5. Moxibustion. It’s similar to acupuncture in Chinese traditional medicine. Although, rather than using needles, cones or cylinders are used to burn moxa, or mugwort, onto the skin. A 2011 study did show improved lung function and improvement of symptoms in those with chronic asthma. Still, further scientific studies are needed to prove to the medical community how it works, and whether or not it truly works to improve asthma control.8-9
  6. Chihuahua. The idea that a canine can take asthma away was born of Mexican folklore. Some say it began with the Aztecs, although this has never been confirmed. One idea is that the dog wheezes and make noises similar to asthma, so this was believed to mimic the sound of the dog absorbing asthma.  Some believe having a chihuahua in the house will take the asthma away. Some believe the dog must lie on the asthmatics chest. Others believe the asthmatic must sleep with the dog, and during the night the dog will absorb away the asthma.10
  7. Homeopathy. It’s a system of alternative medicine started in Germany about 200 years ago. Herbs that might cause the same symptoms you aim to remedy are given in diluted amounts, and this is supposed to cure the disease. Also, small amounts of the same herbs used to treat asthma are given in diluted amounts, and this is supposed to cure the disease. Homeotherapy is available in various forms, from pellets you put under your tongue to pills you swallow. Researchers say that homeopathy is difficult to study, and studies regarding homeopathy’s effects on asthma so far offer inconclusive results.11-12
  8. Chiropractor. A review of studies published in 2010 showed that spinal manipulation for the treatment of asthma may benefit some asthmatics, although the results were once again inconclusive. The reviewers concluded chiropractic services may be used as an adjunct, although should not be used as an alternative to traditional asthma medicine.13

What do I make of all this?

Other than improving my diet so that I probably take in some of the natural remedies mentioned above, I have never been a fan of alternative medicines. I discussed this with my doctor once, and he said that if there was something proven to improve asthma control he would be the first to tell me about it. In the meantime, he said, I was best to stick with traditional medicine. So, that I thought was some pretty good advice from my doctor.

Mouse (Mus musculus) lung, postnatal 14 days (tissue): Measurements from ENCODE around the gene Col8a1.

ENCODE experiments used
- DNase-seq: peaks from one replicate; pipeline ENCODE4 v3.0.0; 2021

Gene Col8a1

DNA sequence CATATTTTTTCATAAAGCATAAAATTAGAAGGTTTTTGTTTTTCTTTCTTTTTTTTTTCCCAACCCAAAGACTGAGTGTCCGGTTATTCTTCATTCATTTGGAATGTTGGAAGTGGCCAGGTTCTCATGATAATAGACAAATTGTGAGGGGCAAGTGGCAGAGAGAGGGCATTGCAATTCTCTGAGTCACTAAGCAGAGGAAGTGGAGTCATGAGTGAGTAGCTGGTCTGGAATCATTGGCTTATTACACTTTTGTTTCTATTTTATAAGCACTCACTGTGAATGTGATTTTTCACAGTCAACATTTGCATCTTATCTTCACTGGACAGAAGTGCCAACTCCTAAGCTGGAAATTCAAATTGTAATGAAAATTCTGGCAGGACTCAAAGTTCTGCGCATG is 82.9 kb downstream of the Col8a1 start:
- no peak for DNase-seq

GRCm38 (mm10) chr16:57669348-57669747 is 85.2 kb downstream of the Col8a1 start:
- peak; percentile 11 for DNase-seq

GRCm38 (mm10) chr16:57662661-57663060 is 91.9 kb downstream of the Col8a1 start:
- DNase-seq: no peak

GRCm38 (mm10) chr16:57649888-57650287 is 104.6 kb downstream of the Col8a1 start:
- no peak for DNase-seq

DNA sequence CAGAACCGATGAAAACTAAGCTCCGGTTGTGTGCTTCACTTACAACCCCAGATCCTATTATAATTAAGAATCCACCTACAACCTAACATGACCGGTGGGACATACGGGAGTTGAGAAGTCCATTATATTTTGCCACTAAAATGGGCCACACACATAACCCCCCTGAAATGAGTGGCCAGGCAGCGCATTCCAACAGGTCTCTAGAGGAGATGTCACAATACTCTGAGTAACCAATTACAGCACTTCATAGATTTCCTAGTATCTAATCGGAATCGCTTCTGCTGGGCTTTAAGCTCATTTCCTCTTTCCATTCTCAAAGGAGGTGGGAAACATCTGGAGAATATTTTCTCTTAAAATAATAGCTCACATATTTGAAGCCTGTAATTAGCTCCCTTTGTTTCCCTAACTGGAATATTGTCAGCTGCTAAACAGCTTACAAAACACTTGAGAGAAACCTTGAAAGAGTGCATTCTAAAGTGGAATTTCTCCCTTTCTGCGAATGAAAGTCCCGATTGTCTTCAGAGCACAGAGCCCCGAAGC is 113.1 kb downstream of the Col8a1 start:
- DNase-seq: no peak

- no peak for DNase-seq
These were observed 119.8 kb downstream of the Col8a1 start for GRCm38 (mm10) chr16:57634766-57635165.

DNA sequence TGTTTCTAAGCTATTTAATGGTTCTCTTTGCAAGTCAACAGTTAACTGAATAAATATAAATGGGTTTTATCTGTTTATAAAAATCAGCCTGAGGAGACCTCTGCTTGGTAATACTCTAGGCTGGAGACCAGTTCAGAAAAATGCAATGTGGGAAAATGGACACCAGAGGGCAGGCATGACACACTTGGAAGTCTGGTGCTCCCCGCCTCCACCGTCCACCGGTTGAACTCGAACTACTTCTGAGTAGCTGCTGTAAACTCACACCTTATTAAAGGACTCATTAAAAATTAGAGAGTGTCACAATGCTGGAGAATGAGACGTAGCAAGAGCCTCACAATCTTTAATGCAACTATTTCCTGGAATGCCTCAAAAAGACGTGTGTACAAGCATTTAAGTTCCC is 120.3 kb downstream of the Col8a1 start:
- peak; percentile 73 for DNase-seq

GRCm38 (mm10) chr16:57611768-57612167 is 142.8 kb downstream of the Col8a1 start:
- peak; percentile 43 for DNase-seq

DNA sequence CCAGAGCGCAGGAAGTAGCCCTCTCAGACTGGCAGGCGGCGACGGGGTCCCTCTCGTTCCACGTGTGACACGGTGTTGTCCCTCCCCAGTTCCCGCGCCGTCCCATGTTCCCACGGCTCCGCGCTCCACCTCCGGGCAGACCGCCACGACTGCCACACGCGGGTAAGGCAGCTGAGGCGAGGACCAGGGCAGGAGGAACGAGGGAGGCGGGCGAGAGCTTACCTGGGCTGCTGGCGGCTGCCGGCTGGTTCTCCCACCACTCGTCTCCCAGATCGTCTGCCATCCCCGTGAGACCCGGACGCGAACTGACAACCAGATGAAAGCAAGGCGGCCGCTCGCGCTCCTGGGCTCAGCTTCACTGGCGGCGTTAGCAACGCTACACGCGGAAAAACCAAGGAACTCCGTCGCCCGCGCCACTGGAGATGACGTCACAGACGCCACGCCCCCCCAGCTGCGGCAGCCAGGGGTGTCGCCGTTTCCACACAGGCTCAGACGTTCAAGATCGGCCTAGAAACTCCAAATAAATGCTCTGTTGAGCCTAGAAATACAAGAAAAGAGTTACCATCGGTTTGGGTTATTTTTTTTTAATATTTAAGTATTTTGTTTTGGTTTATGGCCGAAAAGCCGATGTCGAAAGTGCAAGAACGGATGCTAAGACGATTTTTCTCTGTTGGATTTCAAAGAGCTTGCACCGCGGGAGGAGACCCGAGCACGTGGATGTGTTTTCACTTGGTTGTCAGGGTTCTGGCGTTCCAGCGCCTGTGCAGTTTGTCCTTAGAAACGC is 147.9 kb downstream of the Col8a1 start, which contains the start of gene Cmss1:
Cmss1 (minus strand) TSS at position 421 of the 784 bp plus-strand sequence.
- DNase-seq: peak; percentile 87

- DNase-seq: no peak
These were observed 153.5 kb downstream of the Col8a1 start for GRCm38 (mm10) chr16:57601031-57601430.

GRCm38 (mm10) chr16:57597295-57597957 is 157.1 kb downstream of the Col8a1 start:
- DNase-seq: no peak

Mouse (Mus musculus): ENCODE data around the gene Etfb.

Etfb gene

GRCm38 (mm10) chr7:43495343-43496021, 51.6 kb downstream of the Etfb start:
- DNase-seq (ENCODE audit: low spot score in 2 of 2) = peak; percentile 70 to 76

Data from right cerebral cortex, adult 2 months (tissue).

Will alternative remedies work for you?

First of all, I would highly recommend talking to your asthma doctor before trying alternative remedies. That said, I do have friends, and I know there are members of this community, who have benefited from alternative medicine. So, it only makes sense to keep your mind open for anything that might help you obtain ideal asthma control.  Who knows, there might be something out there not yet proven by science that might help YOU live better with asthma. Just like everyone’s asthma is different, what works and what doesn’t widely varies from person to person too.

Living with a chronic condition like asthma has its own burdens and everyone dealing with these burdens has one common goal: to feel better, to live better in spite of the chronic condition. This instills in people a motivation to leave no stone unturned when it comes to treatments and remedies that could help. While it is good to know of all treatments and remedies one can avail, it is important to do your own research and team up with your doctor to make changes to any elements of your asthma management plan.

If you have experience with an alternative asthma remedy, let us know what you used and how it worked for you in the comments below.